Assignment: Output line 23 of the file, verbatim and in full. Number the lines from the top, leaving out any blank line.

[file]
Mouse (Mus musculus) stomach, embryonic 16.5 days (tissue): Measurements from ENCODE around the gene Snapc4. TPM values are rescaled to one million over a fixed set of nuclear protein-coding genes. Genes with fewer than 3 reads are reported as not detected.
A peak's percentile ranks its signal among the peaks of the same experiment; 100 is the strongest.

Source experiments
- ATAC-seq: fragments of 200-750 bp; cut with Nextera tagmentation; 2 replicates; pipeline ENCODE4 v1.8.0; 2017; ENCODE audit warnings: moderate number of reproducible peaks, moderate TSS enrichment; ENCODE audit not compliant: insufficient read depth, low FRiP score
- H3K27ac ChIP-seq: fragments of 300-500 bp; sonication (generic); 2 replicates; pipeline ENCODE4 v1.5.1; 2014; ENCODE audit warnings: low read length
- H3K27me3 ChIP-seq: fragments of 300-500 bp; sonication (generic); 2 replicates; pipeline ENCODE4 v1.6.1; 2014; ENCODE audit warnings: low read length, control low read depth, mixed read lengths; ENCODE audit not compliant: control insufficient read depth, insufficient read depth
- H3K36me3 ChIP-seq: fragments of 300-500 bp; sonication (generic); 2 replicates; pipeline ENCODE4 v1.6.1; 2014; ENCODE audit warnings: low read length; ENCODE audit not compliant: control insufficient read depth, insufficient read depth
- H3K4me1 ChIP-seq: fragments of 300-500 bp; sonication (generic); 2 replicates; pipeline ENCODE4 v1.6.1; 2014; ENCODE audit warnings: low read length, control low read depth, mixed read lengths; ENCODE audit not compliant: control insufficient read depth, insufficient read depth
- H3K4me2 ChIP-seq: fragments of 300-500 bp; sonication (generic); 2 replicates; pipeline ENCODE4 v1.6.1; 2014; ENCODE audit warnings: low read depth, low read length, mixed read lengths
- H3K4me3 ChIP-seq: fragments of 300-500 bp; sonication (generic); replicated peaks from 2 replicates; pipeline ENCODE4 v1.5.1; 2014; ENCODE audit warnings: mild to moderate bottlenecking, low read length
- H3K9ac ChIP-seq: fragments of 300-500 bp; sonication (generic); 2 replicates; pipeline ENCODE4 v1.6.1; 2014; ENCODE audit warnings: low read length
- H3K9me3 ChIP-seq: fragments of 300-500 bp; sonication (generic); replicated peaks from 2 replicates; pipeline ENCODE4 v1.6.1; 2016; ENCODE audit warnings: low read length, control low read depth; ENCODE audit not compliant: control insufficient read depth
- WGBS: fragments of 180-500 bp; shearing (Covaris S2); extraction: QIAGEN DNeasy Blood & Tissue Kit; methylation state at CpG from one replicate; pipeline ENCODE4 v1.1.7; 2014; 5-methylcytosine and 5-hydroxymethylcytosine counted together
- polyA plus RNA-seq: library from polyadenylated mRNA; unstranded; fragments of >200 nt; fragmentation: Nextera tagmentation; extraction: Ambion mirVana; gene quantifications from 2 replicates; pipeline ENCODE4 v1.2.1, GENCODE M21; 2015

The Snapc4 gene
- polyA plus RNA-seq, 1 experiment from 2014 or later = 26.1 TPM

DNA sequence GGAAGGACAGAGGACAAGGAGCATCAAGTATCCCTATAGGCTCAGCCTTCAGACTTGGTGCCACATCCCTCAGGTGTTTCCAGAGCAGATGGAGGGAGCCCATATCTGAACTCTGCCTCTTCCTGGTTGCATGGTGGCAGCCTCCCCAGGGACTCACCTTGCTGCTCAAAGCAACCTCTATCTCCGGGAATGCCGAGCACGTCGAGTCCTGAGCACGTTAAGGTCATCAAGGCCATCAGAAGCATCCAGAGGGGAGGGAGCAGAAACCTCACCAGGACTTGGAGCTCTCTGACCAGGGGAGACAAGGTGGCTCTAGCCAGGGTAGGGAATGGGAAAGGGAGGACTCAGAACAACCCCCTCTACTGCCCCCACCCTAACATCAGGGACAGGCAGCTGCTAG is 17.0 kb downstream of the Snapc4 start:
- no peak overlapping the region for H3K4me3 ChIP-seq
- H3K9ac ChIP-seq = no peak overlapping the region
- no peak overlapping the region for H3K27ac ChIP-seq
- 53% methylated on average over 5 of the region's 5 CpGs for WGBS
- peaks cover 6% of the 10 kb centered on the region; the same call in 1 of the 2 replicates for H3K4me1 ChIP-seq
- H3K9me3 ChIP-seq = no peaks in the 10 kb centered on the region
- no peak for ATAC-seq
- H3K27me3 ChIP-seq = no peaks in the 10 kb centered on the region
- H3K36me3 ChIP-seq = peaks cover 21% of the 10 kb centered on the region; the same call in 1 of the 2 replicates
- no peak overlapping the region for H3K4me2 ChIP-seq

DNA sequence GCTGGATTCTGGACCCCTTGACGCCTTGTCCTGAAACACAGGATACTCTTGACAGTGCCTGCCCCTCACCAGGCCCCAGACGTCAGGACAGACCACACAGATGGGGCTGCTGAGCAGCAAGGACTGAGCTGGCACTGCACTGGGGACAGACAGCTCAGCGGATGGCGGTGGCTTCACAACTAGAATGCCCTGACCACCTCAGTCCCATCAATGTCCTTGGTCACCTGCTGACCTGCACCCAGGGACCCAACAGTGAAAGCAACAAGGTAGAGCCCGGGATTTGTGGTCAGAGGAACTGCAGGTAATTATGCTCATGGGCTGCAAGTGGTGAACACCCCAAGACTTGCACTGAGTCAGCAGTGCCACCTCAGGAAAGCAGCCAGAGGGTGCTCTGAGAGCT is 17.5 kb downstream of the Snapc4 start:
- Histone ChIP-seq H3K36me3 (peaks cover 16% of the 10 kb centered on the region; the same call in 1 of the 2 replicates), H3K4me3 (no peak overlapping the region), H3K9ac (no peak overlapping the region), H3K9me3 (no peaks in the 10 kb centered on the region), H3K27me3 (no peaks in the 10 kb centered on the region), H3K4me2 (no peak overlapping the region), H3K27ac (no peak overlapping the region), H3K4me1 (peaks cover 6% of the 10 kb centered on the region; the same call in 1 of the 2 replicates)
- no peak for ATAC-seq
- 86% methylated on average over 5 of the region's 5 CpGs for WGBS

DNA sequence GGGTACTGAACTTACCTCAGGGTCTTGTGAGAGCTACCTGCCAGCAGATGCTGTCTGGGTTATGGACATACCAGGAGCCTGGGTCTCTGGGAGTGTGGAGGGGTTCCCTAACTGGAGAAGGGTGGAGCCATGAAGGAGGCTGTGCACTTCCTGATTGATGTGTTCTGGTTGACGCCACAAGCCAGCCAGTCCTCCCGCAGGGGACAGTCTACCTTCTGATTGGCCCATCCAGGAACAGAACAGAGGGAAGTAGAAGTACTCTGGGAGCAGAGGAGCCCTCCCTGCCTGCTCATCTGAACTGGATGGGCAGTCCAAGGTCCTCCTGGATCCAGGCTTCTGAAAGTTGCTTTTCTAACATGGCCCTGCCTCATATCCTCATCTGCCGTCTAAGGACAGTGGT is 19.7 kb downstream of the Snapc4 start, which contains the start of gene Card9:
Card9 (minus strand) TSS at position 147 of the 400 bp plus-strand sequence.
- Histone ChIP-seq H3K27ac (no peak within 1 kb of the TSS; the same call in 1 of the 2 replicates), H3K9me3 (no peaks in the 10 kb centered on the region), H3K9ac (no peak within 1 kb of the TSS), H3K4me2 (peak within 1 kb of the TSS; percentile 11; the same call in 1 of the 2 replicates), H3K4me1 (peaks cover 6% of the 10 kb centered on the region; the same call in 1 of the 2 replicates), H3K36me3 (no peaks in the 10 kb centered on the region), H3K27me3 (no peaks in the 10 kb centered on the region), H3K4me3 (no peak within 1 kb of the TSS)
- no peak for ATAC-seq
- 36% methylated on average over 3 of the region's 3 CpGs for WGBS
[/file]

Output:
- H3K9me3 ChIP-seq = no peaks in the 10 kb centered on the region